Beltane is almost upon us, May Day too. These celebrations are some of my favourite (I know, I say it about almost every one!), but this year things will be so different. There will be no gatherings, nor any May Day fetes. Won’t it feel strange? But then I suppose in this way, it fits in with the strange year we are having so far.
This isn’t going to be a rehashing of Beltane or May Day origins or associations for there are plenty of articles and essays that cover that subject but instead I hope to offer some suggestions that will help you celebrate and mark these days in your own way.
Beltane has it’s origins as a Celtic fire festival and so having a small fire is the perfect way of celebrating. If you have an outdoor space and a fire pit, happy days. Light a fire and have a beer or wine and make merry with your family. But if you don’t have somewhere you can safely have a fire, then candles are a must. Light candles and spread them around your room. Collect flowers and foliage (bring in the May) and decorate your area. Make some food, have some drinks and bring the party inside!
Here in the UK we are in lock down but we are allowed to take our exercise outside. Use this opportunity to go for a walk. If, as I do, you live in a rural town or the countryside then make the most of the land around you and lose yourself in nature, if only for a short while. If you have a local woods then perfect. For those who perhaps live in more urbanised areas then you can still go out. I always say nature abhors a vacuum so why not go out and rediscover those wild places where you live. Take notice of the trees, of flowers, of the beasts we share this world with. Build a relationship with nature, with the genius loci where you live.
At this time, the hawthorn trees are in blossom and their flowers are named after the month – May flower. On your walk gather a few blooms from these fairy trees and others beside and use them to decorate your altar, bringing in the May.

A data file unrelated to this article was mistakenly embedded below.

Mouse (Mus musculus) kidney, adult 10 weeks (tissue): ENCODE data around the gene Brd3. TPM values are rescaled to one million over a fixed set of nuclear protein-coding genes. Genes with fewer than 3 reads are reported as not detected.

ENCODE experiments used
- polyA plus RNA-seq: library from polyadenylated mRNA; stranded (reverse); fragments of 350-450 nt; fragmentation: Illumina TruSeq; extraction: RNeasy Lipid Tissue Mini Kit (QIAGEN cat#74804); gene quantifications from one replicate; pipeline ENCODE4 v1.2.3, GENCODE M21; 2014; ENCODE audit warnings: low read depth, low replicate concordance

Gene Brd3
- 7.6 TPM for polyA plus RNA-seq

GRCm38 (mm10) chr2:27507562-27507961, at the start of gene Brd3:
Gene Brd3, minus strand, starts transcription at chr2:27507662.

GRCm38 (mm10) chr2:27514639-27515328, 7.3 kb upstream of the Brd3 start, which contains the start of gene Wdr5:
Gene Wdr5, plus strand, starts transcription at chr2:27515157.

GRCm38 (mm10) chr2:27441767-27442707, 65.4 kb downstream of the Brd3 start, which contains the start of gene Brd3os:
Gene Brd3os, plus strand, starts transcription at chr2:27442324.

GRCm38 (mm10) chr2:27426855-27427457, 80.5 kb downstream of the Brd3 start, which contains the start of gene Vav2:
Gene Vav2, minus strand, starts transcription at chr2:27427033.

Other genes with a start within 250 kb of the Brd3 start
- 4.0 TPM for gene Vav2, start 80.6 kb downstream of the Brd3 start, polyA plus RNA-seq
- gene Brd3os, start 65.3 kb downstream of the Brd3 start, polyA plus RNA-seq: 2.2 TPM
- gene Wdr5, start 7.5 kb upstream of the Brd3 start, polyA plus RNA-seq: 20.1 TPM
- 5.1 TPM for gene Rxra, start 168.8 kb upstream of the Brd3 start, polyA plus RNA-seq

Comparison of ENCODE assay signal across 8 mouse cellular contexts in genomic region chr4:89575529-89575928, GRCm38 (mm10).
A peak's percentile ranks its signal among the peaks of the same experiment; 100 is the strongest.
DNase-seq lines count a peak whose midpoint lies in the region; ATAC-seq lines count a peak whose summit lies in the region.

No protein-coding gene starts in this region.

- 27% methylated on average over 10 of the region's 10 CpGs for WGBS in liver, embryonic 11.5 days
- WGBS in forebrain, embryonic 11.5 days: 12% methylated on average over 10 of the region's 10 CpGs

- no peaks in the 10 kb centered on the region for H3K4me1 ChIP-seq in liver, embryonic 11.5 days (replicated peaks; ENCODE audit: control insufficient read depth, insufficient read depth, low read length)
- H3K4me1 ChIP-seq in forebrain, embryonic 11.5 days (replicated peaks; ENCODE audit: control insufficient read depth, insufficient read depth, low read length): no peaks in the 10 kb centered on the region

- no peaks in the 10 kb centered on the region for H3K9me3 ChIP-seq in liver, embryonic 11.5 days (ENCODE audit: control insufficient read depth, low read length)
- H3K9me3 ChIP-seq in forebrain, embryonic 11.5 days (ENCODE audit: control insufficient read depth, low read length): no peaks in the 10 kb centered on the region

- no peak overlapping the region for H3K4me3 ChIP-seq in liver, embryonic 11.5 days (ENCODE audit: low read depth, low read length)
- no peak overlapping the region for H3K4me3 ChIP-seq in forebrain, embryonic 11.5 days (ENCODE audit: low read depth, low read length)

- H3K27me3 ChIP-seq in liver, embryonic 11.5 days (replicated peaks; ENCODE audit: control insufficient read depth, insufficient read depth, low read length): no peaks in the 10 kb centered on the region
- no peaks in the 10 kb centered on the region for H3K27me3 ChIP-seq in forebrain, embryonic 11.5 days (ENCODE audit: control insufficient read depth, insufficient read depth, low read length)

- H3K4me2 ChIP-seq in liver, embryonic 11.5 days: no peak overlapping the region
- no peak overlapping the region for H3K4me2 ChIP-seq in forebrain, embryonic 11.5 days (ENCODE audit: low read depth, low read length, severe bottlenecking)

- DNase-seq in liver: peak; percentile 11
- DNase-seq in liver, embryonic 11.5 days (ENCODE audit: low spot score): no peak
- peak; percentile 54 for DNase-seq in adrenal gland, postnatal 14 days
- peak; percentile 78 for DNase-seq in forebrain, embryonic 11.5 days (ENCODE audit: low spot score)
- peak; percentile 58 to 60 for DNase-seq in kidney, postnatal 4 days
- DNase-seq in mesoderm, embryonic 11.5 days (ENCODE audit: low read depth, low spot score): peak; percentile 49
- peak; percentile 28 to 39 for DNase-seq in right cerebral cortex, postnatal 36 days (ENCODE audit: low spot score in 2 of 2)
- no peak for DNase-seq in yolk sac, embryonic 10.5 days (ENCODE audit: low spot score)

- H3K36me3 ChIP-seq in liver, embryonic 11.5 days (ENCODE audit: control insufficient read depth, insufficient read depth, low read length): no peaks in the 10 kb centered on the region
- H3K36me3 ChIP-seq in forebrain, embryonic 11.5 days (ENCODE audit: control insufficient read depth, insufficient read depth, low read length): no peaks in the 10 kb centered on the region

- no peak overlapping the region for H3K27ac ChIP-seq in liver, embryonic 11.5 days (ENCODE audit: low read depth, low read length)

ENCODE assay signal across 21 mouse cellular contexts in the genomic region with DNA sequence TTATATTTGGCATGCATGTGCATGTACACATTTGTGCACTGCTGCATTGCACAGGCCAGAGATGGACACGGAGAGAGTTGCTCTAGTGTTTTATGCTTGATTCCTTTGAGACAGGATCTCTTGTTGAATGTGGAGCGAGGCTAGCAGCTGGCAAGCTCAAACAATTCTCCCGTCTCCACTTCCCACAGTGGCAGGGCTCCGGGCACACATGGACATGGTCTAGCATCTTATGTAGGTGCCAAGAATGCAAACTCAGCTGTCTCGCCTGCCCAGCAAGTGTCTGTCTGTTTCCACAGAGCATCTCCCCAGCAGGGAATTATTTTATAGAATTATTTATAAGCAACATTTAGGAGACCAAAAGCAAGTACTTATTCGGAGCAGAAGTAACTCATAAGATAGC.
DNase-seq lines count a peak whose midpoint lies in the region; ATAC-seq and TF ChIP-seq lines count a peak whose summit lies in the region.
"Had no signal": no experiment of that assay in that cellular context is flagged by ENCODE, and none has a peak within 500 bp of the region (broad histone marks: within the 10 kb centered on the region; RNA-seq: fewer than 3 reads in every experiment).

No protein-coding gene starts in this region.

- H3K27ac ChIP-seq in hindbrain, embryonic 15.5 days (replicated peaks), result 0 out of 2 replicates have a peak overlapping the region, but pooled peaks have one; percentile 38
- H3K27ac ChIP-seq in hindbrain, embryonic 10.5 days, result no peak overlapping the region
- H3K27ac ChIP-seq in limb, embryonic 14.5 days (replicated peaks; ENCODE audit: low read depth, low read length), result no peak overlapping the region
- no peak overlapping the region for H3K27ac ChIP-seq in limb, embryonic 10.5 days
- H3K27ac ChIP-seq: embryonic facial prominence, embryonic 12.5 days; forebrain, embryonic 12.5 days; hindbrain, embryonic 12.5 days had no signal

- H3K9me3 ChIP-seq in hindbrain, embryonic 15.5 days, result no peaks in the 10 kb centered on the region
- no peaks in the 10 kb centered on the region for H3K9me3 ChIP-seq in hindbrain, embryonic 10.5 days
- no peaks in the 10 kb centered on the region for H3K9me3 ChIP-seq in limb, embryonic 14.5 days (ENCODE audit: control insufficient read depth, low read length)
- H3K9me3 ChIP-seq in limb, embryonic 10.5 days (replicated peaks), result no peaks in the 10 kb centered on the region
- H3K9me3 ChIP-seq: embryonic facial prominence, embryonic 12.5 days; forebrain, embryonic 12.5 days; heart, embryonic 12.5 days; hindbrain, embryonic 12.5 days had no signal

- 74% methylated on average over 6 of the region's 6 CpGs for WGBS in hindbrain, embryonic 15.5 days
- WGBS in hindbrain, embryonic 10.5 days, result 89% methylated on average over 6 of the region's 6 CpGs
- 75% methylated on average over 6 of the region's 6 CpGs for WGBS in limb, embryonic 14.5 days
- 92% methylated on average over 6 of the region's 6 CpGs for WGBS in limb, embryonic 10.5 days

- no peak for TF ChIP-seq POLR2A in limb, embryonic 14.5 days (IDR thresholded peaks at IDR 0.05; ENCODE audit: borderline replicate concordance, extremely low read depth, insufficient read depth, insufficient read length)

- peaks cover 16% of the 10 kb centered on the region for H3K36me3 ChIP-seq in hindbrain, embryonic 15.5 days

I love a good ritual and Beltane is a good time for workings for protection and for growth. Back in the day, farmers would drive their cattle between two fires to purify and protect them as they moved them out to pasture for the first time that year. Men would leap over the flames for luck, protection and prosperity while young women would do so in the hopes that they would have luck in love. Married women would leap the fire in the hope of increasing fertility and those already pregnant would circle the fire for protection in child birth and the hopes of a healthy baby. In this way then, spells and rituals for luck, prosperity, fertility and love are perfect to work at this time.
Candles are an easy way to incorporate fire into your working and not just as a nod to the elements. If you have a cauldron or fire proof bowl then making a small fire and burning herbs such as sage, rosemary and lavender is perfect. Create sacred space however your practice or tradition dictates and light the candles or the fire. On a piece of white paper, write your wishes, dreams and hopes for the future. Fold the paper and burn. When the fire has finished, go outside with the ashes and a food and drink offering. Sprinkle the ashes into the air and let the breeze carry them away. Leave your food offering and pour a libation to the land.
Another one of my favourites is to set up your ritual space. Take a pot of soil and seeds of your choice (choose hardy or fast growing seed that will last until the autumn. Nasturtium are a great choice). Write your wants or wishes on paper and bury it towards the very bottom of your pot. Then sow the seeds and utter some words such as:
”These seeds and my dreams I do sow
And with my care they shall grow.
Flowers bloom and my dreams do flower,
What I grow shall empower!”
Then simply take care of your plants and work towards making what you want a reality.
So there you go, just some of my thoughts on Beltane and May Day. However you celebrate the turning of the wheel and the cycle of the seasons, make merry and have a good time. I leave you with this traditional May Day Rhyme:
Thus the Robin and the Thrush
Musicke make in every bush
While they charm their prety notes
Young men hurle up maidens cotes.
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